Why Spotify’s fake artists problem is an Epidemic. Literally.

MBW’s revelations about Spotify repeatedly adding ‘fake artists’  to its key playlists have been the talk of the global music business this week.

Yet one nagging question has been raised time and again in response, both by those up in arms about the news and by those who reckon it’s a lot of fuss about nothing: what exactly does Spotify have to gain by feeding its listeners these pseudonymous artists?

Today, MBW can reveal the source behind a swathe of these fictitious performers: Stockholm-based production music company Epidemic Sound.

But we can also confidently, finally, suggest what might be in it for Spotify.

The answer was beautifully described to us by one livid record label exec yesterday as “watering down our beer”.

No surprise, he’s British.

On Monday (July 10), MBW discovered that Swedish production duo Andreas Romdhane and Josef Svedlund (pictured), better known as Quiz & Larossi, had made the music behind at least eight of the 50+ fake artists.

After our story, we were told that their contribution to the practice was small fry compared to another Swedish company: Epidemic Sound.

A big giveaway: Spotify’s ‘related artists’ feature links a handful of composers who are represented by Epidemic to many of the fake acts revealed by MBW in our initial list of 50.

These include: Jeff Bright Jr, Greg Barley, Lo Mimieux, Charlie Key, Amity Cadet, Benny Treskow and Mia Strass.

Fictional artists we hadn’t previously noticed, now believed to be pseudonyms of Epidemic’s composers, include Tonie Green, Sigimund, Julius Aston and Grobert.

Before this next bit, we’re going to repeat an important caveat from our previous story: the quality of output recorded by these figures is not under question.

They have won rave online reviews from fans – especially classical music fans – desperate to find out who they really are.

These are, undoubtedly, fake artists. But their music is obviously written and performed by people. Evidently, very talented people.

Actual, real-life Epidemic composers likely to be behind at least some of the above names include Peter Sandberg, Gavin Luke and Rannar Sillard.

So what’s the problem?

It’s two-fold. The first bit, we can be pretty certain of.

Like many production houses before it, Epidemic Sound outright buys copyrights from artists.

In the company’s own words: “We pay upfront for the tracks, i e. we acquire the financial rights.”

Epidemic tells would-be clients that they will receive a “one-time compensation” for each track with “no royalties” because “payment [to artists] is never based on usage”.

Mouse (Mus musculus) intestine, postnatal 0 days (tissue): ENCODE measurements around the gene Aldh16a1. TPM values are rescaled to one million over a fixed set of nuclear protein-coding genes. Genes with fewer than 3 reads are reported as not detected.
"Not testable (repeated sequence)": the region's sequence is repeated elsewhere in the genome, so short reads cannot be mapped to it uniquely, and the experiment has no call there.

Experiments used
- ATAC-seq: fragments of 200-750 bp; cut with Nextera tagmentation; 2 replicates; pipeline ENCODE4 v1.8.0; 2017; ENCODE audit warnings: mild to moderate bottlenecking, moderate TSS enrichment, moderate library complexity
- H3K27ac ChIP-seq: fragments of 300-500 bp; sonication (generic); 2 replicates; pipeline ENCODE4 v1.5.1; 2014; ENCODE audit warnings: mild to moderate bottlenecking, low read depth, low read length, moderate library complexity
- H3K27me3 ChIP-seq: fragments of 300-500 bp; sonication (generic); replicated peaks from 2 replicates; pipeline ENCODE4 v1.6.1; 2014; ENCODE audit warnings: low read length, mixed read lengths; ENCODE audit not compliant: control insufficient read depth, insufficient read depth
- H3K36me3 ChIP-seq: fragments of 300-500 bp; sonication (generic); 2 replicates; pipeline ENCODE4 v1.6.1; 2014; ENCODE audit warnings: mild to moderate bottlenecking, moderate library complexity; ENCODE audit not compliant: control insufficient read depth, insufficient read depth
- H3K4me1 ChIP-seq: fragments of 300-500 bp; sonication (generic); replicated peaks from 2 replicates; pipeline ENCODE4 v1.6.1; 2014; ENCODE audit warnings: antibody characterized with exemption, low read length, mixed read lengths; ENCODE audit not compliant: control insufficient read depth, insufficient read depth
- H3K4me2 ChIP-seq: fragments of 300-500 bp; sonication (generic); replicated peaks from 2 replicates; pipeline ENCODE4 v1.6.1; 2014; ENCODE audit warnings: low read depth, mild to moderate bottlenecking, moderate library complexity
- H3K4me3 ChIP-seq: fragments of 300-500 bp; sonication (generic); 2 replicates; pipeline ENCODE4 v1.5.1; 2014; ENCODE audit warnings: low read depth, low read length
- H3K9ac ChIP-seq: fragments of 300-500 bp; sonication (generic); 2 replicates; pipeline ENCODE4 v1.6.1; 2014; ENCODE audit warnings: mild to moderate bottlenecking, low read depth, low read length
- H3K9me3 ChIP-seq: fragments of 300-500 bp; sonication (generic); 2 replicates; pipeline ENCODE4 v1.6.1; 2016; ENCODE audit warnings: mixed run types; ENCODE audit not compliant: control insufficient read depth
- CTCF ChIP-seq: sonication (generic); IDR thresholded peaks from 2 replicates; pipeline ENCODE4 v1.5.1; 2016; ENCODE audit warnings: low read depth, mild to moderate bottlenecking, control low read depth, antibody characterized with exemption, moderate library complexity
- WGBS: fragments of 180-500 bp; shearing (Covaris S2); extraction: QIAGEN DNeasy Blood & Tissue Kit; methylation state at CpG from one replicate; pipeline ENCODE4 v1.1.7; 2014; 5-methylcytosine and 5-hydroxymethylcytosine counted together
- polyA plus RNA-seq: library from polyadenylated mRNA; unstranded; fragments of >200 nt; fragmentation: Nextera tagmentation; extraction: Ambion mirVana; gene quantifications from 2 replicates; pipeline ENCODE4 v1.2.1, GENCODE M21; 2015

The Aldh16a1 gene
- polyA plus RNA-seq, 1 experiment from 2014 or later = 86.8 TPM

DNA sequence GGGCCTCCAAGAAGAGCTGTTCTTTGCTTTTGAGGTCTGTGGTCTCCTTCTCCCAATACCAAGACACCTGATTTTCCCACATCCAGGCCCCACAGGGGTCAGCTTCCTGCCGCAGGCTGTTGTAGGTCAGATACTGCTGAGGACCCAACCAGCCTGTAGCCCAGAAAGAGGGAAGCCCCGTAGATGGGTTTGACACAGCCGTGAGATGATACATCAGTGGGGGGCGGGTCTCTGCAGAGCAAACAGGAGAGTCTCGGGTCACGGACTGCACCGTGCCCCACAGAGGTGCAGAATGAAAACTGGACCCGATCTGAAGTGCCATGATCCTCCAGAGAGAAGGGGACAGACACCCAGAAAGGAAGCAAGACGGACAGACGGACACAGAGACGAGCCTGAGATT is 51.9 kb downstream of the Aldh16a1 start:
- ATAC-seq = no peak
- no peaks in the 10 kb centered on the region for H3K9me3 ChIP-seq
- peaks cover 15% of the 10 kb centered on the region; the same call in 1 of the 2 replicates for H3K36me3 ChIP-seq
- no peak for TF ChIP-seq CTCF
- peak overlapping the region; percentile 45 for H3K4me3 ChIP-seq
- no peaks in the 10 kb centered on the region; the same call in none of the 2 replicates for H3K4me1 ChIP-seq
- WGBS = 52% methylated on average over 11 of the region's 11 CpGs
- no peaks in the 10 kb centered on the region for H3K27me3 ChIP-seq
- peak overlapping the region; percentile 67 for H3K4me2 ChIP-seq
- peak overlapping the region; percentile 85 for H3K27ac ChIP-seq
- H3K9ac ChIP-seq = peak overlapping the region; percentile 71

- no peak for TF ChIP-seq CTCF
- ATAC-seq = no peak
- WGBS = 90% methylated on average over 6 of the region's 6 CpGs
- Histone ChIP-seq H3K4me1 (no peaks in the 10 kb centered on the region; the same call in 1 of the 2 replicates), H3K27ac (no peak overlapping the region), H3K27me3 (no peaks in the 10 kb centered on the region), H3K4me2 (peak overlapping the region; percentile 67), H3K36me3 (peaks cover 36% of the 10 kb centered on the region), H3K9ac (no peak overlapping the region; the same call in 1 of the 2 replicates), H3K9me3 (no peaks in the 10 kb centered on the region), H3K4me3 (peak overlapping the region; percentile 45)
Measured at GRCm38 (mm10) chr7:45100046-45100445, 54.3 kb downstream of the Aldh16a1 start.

That explains why the firm further admits: “Regrettably we’re not able to work with members of collecting societies (BMI, ASCAP etc.) at the moment.”

Once an artist has signed that contract and taken that check, their music is the property of Epidemic Sound.

We know for a fact that Epidemic-owned songs, under fake artist names, are being added to Spotify playlists with uncommon regularity.

As a result, they are collectively racking up hundreds of millions of streams.

We don’t know what Spotify is paying Epidemic Sound for the rights to these songs.

However, we have a strong suspicion that it’s considerably less than what Spotify would pay for non-production music – and is either based on a single upfront payment, or a low-cost renting/subscription model.

Again, in Epidemic Sound’s own words: “[Our] fixed fee subscription model give broadcasters, TV networks and online content platforms unlimited access to our library without traditional rights restrictions and limitations.”

One really odd thing.

In its ‘fake artists’ denial, Spotify said: “We pay royalties – sound and publishing – for all tracks on Spotify.”

Epidemic Sound’s brand tagline? Hand-picked, royalty free music.

[Whatever Spotify is paying Epidemic Sound, the latter company has now told MBW: ‘When we distribute our tracks via streaming services we pay the composer upfront for the track and, in addition, we split all revenues from Spotify 50/50 with our composers.’ Epidemic has also confirmed, however, that it owns 100% of the rights to this music.]

So, then… “watering down our beer”.

As eloquently explained by analyst Mark Mulligan through here, Spotify licenses music on a ‘service-centric’ basis.

In layman’s terms, that means that for each payment period, it pools every stream on its platform – and then pays out based on the total percentage of plays that each artist banks.

(This is why, even if you pay $9.99 a month and play nothing but Bill Withers, he will only ever see a sliver of your cash. Your money gets pooled with everyone else’s before being distributed – and today’s biggest hits take the lion’s share.)

So what would happen if Spotify was able to secure a significant discount on a tranche of fake artists – perhaps “hand-picked royalty free” artists – and then promote them so heavily they end up with hundreds of millions of streams?